msiegel Star

Tags  →  economics

wow, i'll have to read this post a few times to get all the meat out of it
interesting... i've just been told this is exactly what it's like living in the french economy
hmm, here's an interesting point of view
infographics: "Who is Getting Rich Off the iPhone?"
from the article:
"The second law encourages activities that consume free energy as soon as possible,” Annila said. “Therefore, there is the quest to increase productivity and throughput and to find new sources of energy. Moreover, the second law reveals that it is impossible to predict in detail the optimal course of energy utilization because the chosen course itself affects the choice for future actions. Therefore, it makes sense to favor statistically independent actions that open new opportunities to consume free energy, and likewise to regard the use of insider information as illegal since it narrows the choices."
fascinating observations about how development of cities leads economic progress
and maybe... beyond our current slavery to the dollar, is a quality of creativity and level of commitment that will be the next step in our sociological and economic evolution
common shareholders expecting short term gains from dumping their stock are a huge part of the problem, imo
*this* is how we re-assert our liberties. we can start paring down our government the second we stop making demands of it.
"Fed Pledges Top $7.4 Trillion to Ease Frozen Credit"
printing this much cash will generate a bubble of unprecedented size.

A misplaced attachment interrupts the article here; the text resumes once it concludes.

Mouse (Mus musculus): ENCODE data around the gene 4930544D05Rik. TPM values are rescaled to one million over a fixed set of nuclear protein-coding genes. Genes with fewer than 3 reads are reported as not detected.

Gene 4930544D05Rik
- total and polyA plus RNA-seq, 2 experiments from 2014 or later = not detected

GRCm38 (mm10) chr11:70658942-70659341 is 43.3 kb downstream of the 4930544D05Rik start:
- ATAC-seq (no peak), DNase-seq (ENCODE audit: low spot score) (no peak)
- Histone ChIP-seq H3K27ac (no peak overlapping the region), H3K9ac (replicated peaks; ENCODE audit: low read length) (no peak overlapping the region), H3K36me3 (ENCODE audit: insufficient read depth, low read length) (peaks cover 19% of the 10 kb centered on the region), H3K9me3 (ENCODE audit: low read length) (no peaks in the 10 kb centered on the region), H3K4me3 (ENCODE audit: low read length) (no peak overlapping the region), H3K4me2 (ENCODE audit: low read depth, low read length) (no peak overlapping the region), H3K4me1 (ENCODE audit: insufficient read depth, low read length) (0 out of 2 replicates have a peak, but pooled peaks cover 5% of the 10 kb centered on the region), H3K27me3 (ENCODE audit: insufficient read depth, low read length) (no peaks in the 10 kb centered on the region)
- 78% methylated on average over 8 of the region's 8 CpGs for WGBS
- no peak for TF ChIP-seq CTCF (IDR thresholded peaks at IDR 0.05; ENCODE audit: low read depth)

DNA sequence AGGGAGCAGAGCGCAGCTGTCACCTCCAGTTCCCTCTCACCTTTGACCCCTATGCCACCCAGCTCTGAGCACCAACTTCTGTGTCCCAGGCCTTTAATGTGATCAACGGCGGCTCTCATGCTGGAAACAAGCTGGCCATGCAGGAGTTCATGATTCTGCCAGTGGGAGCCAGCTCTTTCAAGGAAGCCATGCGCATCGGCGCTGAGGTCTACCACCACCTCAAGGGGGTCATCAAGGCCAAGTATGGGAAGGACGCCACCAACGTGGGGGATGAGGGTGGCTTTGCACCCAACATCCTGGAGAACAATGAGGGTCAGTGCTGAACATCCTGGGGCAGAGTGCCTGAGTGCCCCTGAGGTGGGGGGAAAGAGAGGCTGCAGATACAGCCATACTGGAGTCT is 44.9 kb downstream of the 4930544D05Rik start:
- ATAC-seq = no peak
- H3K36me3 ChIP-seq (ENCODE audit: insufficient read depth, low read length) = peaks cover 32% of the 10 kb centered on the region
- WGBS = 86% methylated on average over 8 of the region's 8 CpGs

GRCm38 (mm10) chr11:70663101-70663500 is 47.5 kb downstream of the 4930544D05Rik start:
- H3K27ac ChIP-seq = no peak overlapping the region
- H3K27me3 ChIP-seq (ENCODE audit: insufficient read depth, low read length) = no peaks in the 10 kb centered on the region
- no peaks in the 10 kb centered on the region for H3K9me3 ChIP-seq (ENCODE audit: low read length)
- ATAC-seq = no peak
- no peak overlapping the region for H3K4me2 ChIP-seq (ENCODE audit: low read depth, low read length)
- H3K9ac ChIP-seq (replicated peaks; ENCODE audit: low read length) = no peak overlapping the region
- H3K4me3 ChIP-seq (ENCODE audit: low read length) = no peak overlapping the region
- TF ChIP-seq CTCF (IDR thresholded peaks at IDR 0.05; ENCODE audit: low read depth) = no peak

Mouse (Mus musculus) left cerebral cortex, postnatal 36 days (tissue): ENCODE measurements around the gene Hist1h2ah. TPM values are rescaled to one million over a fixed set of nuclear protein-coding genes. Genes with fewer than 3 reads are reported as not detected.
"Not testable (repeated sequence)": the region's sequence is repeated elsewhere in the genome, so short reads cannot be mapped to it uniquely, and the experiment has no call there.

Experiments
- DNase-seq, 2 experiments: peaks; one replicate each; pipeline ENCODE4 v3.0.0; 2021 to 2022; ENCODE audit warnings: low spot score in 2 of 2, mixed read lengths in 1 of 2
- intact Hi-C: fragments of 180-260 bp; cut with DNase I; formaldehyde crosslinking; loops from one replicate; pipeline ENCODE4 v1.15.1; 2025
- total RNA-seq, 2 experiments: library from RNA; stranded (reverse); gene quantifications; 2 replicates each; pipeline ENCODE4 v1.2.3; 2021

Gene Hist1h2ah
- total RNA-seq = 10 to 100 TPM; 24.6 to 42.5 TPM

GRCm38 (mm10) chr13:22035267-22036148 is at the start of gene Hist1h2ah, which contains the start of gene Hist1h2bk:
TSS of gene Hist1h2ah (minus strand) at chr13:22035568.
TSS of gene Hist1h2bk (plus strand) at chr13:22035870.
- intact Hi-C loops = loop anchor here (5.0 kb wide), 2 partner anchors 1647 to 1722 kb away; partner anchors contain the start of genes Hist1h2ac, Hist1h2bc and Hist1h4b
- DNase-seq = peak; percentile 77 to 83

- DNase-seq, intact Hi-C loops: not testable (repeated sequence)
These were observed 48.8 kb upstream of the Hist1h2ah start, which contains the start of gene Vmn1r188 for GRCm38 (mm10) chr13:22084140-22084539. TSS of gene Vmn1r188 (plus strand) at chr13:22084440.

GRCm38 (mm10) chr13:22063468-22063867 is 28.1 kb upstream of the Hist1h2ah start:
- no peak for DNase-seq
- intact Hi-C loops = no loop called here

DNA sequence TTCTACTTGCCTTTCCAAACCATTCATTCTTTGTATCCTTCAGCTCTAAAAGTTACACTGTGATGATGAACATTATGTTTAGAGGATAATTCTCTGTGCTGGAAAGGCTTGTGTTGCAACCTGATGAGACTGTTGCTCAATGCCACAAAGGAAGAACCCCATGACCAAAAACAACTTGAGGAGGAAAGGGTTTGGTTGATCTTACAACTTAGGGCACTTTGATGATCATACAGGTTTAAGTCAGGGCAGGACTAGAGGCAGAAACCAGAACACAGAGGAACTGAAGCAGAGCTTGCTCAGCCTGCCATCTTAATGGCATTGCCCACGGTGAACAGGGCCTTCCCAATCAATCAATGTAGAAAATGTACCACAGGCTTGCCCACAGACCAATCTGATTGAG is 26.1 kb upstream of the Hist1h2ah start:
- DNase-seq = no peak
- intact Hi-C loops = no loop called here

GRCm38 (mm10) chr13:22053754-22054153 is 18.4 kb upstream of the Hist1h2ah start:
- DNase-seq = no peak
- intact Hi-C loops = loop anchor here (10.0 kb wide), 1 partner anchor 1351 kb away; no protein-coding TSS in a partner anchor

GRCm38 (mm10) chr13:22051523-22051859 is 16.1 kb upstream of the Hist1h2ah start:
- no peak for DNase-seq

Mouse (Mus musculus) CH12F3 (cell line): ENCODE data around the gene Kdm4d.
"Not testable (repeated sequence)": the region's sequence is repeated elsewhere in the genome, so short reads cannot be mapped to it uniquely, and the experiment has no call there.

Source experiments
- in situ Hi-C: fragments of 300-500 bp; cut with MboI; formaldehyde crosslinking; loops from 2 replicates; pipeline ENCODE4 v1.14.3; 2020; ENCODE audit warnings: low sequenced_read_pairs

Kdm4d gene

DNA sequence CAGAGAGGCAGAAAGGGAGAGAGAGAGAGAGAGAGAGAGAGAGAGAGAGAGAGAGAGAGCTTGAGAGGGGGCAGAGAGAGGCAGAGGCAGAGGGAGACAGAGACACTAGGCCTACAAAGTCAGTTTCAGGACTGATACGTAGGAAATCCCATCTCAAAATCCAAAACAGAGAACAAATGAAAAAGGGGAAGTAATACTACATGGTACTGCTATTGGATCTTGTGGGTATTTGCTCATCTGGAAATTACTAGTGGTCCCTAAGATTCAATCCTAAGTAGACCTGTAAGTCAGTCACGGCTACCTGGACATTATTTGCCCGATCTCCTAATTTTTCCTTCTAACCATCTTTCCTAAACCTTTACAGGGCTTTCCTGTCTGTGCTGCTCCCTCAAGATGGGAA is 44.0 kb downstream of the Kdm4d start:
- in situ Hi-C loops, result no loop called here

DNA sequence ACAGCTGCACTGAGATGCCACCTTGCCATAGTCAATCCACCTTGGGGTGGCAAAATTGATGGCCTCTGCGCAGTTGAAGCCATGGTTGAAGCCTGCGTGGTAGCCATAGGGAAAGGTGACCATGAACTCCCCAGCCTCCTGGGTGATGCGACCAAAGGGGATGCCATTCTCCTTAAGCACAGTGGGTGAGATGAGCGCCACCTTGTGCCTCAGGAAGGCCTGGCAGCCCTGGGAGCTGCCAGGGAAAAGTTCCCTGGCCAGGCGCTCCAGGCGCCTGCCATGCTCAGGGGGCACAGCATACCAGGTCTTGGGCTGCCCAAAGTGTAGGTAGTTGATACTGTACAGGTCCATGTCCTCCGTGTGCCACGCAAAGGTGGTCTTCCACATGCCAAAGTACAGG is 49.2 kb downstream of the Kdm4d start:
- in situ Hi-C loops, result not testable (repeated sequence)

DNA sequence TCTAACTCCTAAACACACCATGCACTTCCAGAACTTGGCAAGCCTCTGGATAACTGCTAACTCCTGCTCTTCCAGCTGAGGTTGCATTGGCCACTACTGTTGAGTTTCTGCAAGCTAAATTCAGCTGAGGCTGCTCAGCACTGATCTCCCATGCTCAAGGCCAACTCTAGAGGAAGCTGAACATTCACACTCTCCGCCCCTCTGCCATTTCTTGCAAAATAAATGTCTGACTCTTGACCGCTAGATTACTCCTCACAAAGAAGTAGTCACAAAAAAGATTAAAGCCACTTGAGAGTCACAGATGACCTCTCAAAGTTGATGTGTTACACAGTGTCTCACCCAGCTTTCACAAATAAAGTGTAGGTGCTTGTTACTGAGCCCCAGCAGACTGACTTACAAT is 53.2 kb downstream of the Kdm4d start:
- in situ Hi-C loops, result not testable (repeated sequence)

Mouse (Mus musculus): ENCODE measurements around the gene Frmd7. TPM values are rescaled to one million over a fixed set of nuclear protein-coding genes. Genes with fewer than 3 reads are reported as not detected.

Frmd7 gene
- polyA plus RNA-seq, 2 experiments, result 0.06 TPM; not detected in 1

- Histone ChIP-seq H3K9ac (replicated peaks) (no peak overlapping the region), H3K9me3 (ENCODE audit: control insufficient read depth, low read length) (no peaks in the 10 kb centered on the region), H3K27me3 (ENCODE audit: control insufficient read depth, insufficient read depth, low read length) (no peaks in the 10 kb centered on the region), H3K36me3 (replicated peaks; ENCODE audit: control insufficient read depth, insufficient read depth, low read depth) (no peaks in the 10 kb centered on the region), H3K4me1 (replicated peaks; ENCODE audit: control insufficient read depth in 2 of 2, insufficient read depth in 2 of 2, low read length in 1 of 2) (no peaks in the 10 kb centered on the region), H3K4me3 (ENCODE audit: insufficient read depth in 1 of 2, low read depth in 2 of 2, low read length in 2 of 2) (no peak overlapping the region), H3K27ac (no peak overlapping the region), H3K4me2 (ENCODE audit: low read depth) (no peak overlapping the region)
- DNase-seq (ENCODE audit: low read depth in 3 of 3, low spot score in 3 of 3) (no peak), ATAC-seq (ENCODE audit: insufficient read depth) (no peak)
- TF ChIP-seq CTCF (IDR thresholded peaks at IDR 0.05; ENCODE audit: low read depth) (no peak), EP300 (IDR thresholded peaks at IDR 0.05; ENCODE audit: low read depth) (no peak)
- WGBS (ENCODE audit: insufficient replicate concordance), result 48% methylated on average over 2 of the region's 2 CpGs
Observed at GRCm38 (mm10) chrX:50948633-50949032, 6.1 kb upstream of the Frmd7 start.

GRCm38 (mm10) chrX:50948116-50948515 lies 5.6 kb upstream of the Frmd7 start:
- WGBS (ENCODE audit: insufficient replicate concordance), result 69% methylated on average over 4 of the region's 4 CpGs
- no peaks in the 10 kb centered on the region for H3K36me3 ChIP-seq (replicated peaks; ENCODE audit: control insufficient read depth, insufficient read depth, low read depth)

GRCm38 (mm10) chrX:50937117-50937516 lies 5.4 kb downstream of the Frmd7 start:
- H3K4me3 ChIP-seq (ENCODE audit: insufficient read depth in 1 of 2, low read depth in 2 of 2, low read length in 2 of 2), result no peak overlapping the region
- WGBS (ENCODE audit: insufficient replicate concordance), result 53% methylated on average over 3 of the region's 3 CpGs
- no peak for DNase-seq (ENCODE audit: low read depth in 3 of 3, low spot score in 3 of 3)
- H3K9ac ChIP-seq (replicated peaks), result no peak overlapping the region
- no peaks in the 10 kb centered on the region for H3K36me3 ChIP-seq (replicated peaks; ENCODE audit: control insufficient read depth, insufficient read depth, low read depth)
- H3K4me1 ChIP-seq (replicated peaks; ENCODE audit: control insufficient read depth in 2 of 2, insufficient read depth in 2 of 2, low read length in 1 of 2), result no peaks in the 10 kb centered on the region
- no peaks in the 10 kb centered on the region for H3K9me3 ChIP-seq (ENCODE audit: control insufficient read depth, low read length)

this theory is really important... we'll see its application in economics and social networks in the coming decade.
interview with Nassim Taleb and Benoit Mandelbrot; what they're saying is quite worrisome




what a good-natured fella. this excellent show gives an easy-to-understand introduction to inflation and a great feet-to-the-fire roundtable discussion between friedman, politicians and fed chairmen about how to control it.
peter schiff correctly reads our national balance sheet, back in 2006




nah, humans are not rational. any theory that ignores this fact is too simple to work well under most conditions.
inflation: if you just keep printing money, this is what you get :(
an early warning about derivatives, published back in 1994. did we listen? heck no. snagged from stocktrader
Greenspan Concedes He 'Found a Flaw' in His Free-Market Ideology.

Yeah, he "overlooked" this:
http://en.wikipedia.org/wiki/Principal-agent_problem
:(
interesting... i've heard that historically, politicians almost always choose inflation through printing more dollars, over allowing an unhindered correction. we'll see...
he's not talking about gold, he's talking about multiple competing currencies created as needed by market forces. the fed would never stand for this, but i think it's an interesting proposal
that was painful. hey... i've got an a idea: i'm gonna tag this as satire because of the preponderance of roughly equivalent ideas to "save the economy"
very, very interesting insider's view. thanks to xtine66 for forwarding :)
an assortment of interesting tidbits about the fed and how it works
excellent Moyers interview of George Soros about the financial crisis, and what may come next. thanks to xtine66 for sending it my way :D